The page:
Clinical assessment

In the context of assessment, standardization may define how a measuring instrument or procedure is similar to every subjects or patients.[55]:399[56]:71 For example, educational psychologist may adopt structured interview to systematically interview the people in concern. By delivering the same procedures, all subjects is evaluated using same criteria and minimising any confounding variable that reduce the validity.[56]:72 Some other example includes mental status examination and personality test.

Social science

In the context of social criticism and social science, standardization often means the process of establishing standards of various kinds and improving efficiency to handle people, their interactions, cases, and so forth. Examples include formalization of judicial procedure in court, and establishing uniform criteria for diagnosing mental disease. Standardization in this sense is often discussed along with (or synonymously to) such large-scale social changes as modernization, bureaucratization, homogenization, and centralization of society.

Customer service

In the context of customer service, standardization refers to the process of developing an international standard that enables organizations to focus on customer service, while at the same time providing recognition of success through a third party organization, such as the British Standards Institution. An international standard has been developed by The International Customer Service Institute.

Supply and materials management

In the context of supply chain management and materials management, standardization covers the process of specification and use of any item the company must buy in or make, allowable substitutions, and build or buy decisions.


The process of standardization can itself be standardized. There are at least four levels of standardization: compatibility, interchangeability, commonality and reference. These standardization processes create compatibility, similarity, measurement, and symbol standards.

There are typically four different techniques for standardization

Types of standardization process:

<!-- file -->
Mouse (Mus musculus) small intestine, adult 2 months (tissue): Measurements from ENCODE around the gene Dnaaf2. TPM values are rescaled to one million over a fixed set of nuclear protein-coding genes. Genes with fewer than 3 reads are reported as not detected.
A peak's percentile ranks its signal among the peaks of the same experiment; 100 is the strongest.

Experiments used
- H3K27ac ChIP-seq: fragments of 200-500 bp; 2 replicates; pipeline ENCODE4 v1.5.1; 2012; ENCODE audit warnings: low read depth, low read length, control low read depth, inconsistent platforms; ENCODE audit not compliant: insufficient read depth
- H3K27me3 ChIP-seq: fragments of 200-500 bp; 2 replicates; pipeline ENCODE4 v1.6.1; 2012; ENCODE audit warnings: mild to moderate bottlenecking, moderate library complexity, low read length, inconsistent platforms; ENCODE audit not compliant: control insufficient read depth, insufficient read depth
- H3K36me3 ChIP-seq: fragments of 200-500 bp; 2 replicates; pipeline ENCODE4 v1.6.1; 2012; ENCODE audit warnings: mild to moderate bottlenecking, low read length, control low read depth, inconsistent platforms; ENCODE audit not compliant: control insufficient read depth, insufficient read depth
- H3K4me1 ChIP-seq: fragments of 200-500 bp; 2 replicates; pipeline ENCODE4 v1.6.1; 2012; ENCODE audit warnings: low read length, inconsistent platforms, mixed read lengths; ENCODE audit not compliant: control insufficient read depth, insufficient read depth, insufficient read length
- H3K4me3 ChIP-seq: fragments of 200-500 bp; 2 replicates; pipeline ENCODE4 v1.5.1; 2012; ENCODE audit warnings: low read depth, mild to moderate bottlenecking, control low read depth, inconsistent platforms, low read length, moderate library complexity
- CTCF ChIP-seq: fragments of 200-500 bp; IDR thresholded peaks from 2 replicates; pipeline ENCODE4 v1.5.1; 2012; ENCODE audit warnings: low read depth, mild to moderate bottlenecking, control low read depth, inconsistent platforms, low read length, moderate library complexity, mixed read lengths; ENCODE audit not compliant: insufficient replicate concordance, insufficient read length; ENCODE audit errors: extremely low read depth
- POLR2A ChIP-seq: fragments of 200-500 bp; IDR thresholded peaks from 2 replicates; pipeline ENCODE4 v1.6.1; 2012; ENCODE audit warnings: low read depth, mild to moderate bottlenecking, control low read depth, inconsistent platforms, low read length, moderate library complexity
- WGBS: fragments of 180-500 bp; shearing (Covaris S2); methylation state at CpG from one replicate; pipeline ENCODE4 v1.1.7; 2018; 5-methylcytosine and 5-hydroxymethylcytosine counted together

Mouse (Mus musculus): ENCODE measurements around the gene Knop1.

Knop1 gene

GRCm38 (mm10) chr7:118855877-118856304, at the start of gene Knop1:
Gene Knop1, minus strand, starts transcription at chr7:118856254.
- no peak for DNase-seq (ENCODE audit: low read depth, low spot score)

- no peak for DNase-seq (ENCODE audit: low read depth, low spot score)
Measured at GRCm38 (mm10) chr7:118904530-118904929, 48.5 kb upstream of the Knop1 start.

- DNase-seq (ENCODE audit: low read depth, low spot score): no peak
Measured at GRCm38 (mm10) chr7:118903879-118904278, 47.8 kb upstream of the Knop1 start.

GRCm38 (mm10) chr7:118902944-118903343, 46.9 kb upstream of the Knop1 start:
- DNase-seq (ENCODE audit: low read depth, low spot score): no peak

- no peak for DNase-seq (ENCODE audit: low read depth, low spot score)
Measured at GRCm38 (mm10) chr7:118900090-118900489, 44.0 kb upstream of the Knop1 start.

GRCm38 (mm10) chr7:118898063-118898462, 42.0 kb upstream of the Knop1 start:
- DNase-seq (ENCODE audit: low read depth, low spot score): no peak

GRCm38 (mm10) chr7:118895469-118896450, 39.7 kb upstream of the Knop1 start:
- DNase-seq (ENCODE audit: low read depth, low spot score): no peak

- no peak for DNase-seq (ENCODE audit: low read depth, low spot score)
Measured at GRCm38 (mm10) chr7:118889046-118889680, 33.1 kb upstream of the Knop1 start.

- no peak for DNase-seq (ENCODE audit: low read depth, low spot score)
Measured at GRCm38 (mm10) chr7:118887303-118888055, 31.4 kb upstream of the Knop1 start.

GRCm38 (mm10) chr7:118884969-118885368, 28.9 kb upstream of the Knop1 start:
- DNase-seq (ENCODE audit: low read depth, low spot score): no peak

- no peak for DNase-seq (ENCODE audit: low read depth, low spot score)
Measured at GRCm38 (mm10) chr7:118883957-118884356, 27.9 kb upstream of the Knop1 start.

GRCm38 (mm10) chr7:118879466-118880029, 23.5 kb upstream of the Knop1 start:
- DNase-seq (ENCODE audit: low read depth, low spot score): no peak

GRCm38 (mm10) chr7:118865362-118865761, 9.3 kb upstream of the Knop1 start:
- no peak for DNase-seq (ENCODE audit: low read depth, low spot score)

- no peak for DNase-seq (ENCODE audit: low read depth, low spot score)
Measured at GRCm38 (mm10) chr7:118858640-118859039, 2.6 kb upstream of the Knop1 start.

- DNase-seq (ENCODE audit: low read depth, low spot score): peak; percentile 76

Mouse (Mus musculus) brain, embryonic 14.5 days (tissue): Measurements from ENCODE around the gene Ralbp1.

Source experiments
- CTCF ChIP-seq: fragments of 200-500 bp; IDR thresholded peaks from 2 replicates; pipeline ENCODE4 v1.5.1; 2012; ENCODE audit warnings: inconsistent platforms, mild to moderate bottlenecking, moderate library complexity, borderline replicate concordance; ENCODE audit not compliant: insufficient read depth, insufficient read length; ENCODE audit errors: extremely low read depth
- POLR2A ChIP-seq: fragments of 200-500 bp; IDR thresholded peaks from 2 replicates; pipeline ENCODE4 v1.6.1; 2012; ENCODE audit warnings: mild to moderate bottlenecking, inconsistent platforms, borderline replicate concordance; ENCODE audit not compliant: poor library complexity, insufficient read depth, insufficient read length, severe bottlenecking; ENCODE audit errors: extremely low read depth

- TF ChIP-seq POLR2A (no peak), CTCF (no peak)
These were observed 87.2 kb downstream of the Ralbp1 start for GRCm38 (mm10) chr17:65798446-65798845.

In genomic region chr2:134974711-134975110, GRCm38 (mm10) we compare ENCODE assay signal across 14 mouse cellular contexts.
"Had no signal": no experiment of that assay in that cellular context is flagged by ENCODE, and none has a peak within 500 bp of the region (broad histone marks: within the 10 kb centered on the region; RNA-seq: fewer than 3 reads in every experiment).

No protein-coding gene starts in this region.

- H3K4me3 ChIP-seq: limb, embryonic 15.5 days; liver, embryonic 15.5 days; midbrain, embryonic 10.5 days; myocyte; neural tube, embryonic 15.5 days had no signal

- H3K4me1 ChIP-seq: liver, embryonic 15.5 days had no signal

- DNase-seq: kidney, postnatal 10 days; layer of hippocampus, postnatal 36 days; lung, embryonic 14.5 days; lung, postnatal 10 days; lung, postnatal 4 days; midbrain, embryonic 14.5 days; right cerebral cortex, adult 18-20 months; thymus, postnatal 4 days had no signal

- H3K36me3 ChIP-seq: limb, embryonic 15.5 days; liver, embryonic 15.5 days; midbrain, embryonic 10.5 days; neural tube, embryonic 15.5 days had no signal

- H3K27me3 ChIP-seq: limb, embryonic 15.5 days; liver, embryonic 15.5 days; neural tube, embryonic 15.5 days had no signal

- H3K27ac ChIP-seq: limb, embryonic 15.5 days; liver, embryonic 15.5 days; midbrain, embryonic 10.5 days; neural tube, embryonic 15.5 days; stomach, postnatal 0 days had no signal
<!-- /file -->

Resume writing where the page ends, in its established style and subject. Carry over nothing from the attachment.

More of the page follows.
• Emergence as de facto standard: tradition, market domination, etc.
  • Written by a Standards organization:
    • in a closed consensus process: Restricted membership and often having formal procedures for due-process among voting members
    • in a full consensus process: usually open to all interested and qualified parties and with formal procedures for due-process considerations[57]
  • Written by a government or regulatory body
  • Written by a corporation, union, trade association, etc.
  • Agile standardization. A group of entities, themselves or through an association, creates and publishes a drafted version shared for public review based on actual examples of use.


Standardization has a variety of benefits and drawbacks for firms and consumers participating in the market, and on technology and innovation.

Effect on firms

The primary effect of standardization on firms is that the basis of competition is shifted from integrated systems to individual components within the system. Prior to standardization a company's product must span the entire system because individual components from different competitors are incompatible, but after standardization each company can focus on providing an individual component of the system.[58] When the shift toward competition based on individual components takes place, firms selling tightly integrated systems must quickly shift to a modular approach, supplying other companies with subsystems or components.[59]

Effect on consumers

Standardization has a variety of benefits for consumers, but one of the greatest benefits is enhanced network effects. Standards increase compatibility and interoperability between products, allowing information to be shared within a larger network and attracting more consumers to use the new technology, further enhancing network effects.[60] Other benefits of standardization to consumers are reduced uncertainty, because consumers can be more certain that they are not choosing the wrong product, and reduced lock-in, because the standard makes it more likely that there will be competing products in the space.[61] Consumers may also get the benefit of being able to mix and match components of a system to align with their specific preferences.[62] Once these initial benefits of standardization are realized, further benefits that accrue to consumers as a result of using the standard are driven mostly by the quality of the technologies underlying that standard.[63]